His parents decided on a sea change a few years later and moved to the Kimberley to run a caravan park in Kununurra.
“I had a great time in the Kimberley,” Emil says. “Lots of fishing, not much school. Life was a real Huckleberry Finn adventure.”
Incredibly, he went to work on cattle stations during his school holidays when he was still in primary school.
“It was another adventure – borehole maintenance work, mustering, riding horses. Occasionally, I got to ride in the bull catcher.
“The head stockman and station manager kept an eye out for me. They saw it as a training ground for future jackeroos.”
Emil seemed destined to become a ringer – but when he was 13 his parents decided that he and his sister Linda needed a better education and the family moved to Darwin.
“I loved Darwin straight away. It was like Kununurra but with more to do.”
Jonas took over the management of mining supply business Atlas Copco and Penni worked for Burns Philp Travel, Garuda and then Diamond Beach Casino before opening her own inbound operation, Northern Gateway – and quickly became a leading figure in the tourism industry.
Emil’s sister Linda and her former husband Simon Philpin, plus the extended Tastula family, later built and operated Pee Wee’s at the Point restaurant in East Point Reserve in 1997.
Emil went to Berrimah Primary School, Parap Primary and then Darwin High.
He did work experience at the Windarra nickel mine in Laverton in Western Australia when in year 11 and was delighted to come home – after a three-day bus journey – with a fistful of dollars.
“I wasn’t paid for working on cattle stations – just given my keep – so I thought it was marvellous to earn money. I thought, ‘This is the industry for me’.”
He graduated from year 12 – only just and only after his dad promised to give him an old LandCruiser if he passed – and three days later travelled more than 3700 kilometres back to Laverton to be a millworker.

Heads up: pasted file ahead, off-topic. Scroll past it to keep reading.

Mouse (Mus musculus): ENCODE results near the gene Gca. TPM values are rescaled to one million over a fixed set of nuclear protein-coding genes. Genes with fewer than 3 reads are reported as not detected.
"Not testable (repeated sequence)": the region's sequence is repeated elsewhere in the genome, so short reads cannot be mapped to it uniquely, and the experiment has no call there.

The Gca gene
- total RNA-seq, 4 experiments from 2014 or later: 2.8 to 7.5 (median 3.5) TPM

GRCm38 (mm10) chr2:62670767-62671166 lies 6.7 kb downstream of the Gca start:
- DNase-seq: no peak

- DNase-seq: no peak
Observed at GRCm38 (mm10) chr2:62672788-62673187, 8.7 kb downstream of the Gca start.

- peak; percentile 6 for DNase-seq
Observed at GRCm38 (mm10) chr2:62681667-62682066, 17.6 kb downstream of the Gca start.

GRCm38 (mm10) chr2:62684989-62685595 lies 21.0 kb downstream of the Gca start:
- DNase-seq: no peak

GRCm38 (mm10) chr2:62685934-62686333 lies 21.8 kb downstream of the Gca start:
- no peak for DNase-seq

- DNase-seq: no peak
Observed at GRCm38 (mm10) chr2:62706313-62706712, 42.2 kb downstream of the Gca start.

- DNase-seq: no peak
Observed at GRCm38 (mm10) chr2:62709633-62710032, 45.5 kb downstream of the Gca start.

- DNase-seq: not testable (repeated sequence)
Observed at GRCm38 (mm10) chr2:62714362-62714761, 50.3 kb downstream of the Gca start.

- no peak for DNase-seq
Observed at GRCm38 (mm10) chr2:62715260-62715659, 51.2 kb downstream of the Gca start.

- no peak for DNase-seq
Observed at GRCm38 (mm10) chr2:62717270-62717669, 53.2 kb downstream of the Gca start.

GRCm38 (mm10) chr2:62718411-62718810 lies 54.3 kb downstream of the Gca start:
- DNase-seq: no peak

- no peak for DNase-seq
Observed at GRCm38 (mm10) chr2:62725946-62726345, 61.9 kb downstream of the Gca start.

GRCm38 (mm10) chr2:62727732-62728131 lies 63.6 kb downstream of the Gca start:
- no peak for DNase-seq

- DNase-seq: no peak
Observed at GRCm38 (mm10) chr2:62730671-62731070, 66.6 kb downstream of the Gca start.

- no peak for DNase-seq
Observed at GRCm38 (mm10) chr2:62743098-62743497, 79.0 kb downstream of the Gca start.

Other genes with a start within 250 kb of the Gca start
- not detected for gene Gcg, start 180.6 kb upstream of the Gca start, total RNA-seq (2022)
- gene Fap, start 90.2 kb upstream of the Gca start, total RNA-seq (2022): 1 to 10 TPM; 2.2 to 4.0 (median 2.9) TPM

It was the start of more than two decades in the mining industry, which took him across Australia and twice to Papua New Guinea.
Emil, whose first name reflects his Finnish heritage, worked his way up to hold senior positions in many mining operations, including the start-up of the Tanami gold mine, and later branched out into civil construction.
He ended up training Papuans to become mill operators.
Emil, who has had the strong support of his wife throughout his business journey, even found time to start and run fishing charter business Arafura Boat Charter with his dad.
“You never get fishing out of your blood,” he says. “Dad also loved it. I still own a boat and run charters every now and again.”
Emil also operated a successful marine company called Work Boats Northern Australia for 10 years before selling it to a bigger business.
He invested a fair bit of the proceeds into Universal Site Monitoring.
Emil and his wife Pauline, who met when she worked for Penni at Northern Gateway, have three children: Lily, 17, Abbi, 15, and 14-year-old Jonas.
“Family, friends, and community are the most important things in my life.”
His dad loved the view from Pee Wee’s and asked for his ashes to be scattered in Darwin Harbour.
There’s a seat with a remembrance plaque carrying Jonas’s name in a lovely location in the restaurant gardens.
When his busy schedule allows, 52-year-old Emil likes to sit on the old man’s seat and look out across one of the world’s most beautiful harbours.
“My dad left a legacy,” he says. “And in a small way, that’s what we’d like to do”